The words "Gluten Free" written on a black chalk board with a check box in front that has an "X" in it.

10 Facts About the FDA Gluten-Free Food Labeling Rule

The new FDA gluten-free labeling rule goes into effect today!

According to this new rule, when a manufacturer puts “gluten-free” on packaging, the item must comply with this FDA definition of the term – less than 20 parts per million (ppm) of gluten.

Foods that are gluten-free do not have to be labeled “gluten-free”, but any food product conforming to the less than 20 parts per million standard may be labeled “gluten-free,” even if it’s naturally gluten-free (i.e., water or fresh produce).

Below is a list of facts from The Celiac Disease Foundation regarding the rule.

1. What food products are covered by this rule?

  • All FDA-regulated foods
  • Dietary Supplements (vitamins, minerals, herbs, amino acids)
  • Imported food products that are subject to FDA regulation

Not Covered:

  • Meat, poultry and unshelled eggs (and any other products regulated by the USDA)
  • Distilled spirits and wines that contain 7% or more alcohol by volume*
  • Malted beverages made with malted barley or hops*

* These alcoholic beverages are regulated by the Alcohol and Tobacco Tax and Trade Bureau (TTB). The FDA says it will work with the TTB to “harmonize” gluten-free labeling requirements between the two agencies.

2. What food products may be labeled gluten-free?

A food product regulated by the FDA may be labeled gluten-free if:

A. It does NOT contain wheat, rye, barley or their crossbred hybrids like triticale (a gluten-containing grain) OR

B. It contains a gluten-containing grain or an ingredient derived from a gluten-containing grain that has been processed to less than 20 parts per million (ppm) of gluten.

3. May food products that are naturally gluten-free be labeled “gluten-free”, like bottled water or tomatoes?


4. May oats be labeled gluten-free?

Oats that contain less than 20 ppm of gluten may be labeled “gluten-free.” Oats do not need to be certified gluten-free.

5. Will there be a symbol to identify foods that meet the FDA definition of gluten-free?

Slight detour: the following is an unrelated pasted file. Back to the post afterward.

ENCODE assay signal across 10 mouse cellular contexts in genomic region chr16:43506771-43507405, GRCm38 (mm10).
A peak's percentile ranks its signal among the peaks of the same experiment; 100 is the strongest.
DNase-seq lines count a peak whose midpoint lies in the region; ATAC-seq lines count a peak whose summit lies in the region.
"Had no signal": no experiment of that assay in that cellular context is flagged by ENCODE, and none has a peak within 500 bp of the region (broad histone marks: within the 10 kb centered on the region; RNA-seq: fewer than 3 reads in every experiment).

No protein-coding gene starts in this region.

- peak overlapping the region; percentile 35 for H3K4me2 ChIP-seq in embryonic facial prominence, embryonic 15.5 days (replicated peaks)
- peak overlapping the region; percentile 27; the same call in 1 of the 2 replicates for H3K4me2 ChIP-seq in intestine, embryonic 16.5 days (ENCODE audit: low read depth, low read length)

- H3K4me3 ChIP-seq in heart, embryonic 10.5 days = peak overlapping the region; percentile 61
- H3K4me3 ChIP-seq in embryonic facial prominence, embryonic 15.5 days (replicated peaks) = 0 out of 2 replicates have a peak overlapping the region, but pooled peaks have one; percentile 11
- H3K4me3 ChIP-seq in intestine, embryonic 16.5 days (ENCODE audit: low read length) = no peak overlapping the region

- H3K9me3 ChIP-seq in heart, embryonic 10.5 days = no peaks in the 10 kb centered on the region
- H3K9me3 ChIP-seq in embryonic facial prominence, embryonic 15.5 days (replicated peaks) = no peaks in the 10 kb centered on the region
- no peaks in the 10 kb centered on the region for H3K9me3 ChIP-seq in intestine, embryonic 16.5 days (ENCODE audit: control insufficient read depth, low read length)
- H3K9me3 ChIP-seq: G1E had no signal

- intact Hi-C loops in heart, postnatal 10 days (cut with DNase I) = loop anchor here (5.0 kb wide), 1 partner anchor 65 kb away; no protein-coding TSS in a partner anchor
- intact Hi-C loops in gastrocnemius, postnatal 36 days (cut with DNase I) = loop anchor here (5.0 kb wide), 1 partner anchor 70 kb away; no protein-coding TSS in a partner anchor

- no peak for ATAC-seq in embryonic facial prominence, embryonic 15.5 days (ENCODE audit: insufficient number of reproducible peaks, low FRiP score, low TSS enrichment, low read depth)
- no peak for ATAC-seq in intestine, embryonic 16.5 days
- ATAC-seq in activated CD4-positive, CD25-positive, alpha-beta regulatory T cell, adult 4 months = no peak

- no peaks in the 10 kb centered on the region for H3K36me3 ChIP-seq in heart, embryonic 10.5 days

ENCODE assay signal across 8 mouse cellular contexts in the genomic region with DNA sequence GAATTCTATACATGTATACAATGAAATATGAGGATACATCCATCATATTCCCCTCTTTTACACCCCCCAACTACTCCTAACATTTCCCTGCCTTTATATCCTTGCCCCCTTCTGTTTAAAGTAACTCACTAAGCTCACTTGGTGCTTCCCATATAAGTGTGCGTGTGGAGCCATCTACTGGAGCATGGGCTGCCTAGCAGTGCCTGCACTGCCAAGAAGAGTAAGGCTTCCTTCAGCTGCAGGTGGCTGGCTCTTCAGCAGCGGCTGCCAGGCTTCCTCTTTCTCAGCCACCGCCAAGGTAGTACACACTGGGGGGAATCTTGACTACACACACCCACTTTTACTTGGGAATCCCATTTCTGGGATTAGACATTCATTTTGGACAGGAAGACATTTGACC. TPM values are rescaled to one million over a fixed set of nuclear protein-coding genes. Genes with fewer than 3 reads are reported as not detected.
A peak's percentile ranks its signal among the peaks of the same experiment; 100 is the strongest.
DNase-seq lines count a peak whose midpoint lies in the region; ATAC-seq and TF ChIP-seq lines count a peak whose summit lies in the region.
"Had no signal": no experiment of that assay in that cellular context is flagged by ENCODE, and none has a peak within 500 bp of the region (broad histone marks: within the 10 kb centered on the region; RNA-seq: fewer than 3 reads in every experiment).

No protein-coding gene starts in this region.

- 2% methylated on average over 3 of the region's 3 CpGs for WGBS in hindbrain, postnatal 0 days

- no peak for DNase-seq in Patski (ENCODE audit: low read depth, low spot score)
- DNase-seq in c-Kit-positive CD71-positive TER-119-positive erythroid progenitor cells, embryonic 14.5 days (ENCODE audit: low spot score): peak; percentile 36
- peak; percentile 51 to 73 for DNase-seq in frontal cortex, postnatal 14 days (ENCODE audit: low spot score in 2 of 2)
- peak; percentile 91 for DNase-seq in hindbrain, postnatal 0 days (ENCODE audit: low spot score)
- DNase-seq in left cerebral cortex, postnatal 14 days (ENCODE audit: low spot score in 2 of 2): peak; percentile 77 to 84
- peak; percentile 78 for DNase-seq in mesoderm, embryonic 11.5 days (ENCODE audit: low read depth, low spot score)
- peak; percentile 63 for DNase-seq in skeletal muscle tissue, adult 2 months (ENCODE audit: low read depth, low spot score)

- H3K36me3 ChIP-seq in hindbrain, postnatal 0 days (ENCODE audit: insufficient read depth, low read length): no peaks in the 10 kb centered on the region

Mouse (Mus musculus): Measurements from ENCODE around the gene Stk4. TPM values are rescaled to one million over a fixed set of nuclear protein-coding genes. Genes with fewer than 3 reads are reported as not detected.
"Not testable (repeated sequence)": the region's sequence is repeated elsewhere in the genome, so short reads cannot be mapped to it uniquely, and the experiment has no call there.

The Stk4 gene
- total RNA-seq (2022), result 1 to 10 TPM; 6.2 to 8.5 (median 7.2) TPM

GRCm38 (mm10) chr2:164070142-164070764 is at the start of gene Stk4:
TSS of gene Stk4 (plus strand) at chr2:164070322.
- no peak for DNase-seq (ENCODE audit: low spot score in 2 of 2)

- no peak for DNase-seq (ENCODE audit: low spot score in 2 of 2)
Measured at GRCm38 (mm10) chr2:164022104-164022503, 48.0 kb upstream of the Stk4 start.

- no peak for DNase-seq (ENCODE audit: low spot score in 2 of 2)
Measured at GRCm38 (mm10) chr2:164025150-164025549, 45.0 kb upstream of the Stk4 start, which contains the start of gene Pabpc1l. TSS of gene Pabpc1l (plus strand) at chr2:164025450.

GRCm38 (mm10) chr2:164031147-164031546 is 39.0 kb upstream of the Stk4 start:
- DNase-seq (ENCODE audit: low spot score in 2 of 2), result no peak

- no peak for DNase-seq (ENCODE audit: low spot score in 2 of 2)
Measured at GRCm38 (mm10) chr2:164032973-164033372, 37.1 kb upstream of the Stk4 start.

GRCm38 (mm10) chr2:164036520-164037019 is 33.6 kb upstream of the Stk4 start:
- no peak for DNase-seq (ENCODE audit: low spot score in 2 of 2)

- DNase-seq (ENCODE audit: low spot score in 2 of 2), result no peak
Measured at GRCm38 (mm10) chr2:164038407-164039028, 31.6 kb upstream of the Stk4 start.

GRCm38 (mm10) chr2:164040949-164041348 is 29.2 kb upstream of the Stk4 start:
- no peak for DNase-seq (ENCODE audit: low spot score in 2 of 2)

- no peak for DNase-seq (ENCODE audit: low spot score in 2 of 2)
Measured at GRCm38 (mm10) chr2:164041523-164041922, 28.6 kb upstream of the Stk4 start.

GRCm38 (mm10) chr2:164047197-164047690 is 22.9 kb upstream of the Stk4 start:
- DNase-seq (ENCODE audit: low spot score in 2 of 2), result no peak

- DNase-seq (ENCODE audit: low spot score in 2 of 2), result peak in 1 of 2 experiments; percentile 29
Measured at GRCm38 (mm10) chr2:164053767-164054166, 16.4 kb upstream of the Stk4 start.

No. The FDA has determined that consumers favor the label “gluten-free” to communicate that a food is free of gluten. Manufacturers are allowed to include a symbol as long as it is truthful and not misleading.

6. Are manufacturers required to test for gluten to label a product “gluten-free”?

No. Manufacturers are not required to test for the presence of gluten in ingredients or in the finished “gluten-free” labeled food product. However, they are responsible for ensuring that the food product meets all labeling requirements. Manufacturers will need to determine how they will ensure this.

7. How will the FDA enforce gluten-free labeling requirements after August 5, 2014?

The FDA may perform food label reviews, follow-up on consumer and industry complaints, and analyze food samples. Consumers and manufacturers may report a complaint to an FDA Consumer Complaint Coordinator in the state where the food was purchased.

8. Why did the FDA adopt < 20 ppm of gluten as the standard instead of zero ppm? Why does CDF support this?

The FDA adopted the standard based upon the recommendations of the scientific and medical communities, and because there are no analytical methods available that are scientifically validated to reliably detect gluten below 20 ppm. The CDF Medical Advisory Board supports the < 20 ppm of gluten standard for gluten-free labeling. According to Dr. Peter Green, director of the Celiac Disease Center at Columbia University, “The 20 ppm is a scientifically determined level of gluten that has been shown to be tolerated by those with celiac disease. It is in line with standards in other countries.”

9. Does this rule apply to foods served in restaurants?

The FDA suggests that restaurants and other retail food service establishments use the same definition for gluten-free. This is not a requirement.

10. What are the FDA and CDF doing about gluten-containing ingredients in medications?

The FDA’s Center for Drug Research and Evaluation (CDER) is reviewing the public comments it has received regarding options to limit gluten exposure from consumption of drug products.

Sourch: Celiac Disease Foundation


Milo graphic

Milo says….

Maizy’s rule is that I CAN NOT get on her bed. I have my own bed, though, and she gives me a SNACK when she says “It’s bedtime!” and I get in it. Rules are GOOD when snacks are involved!

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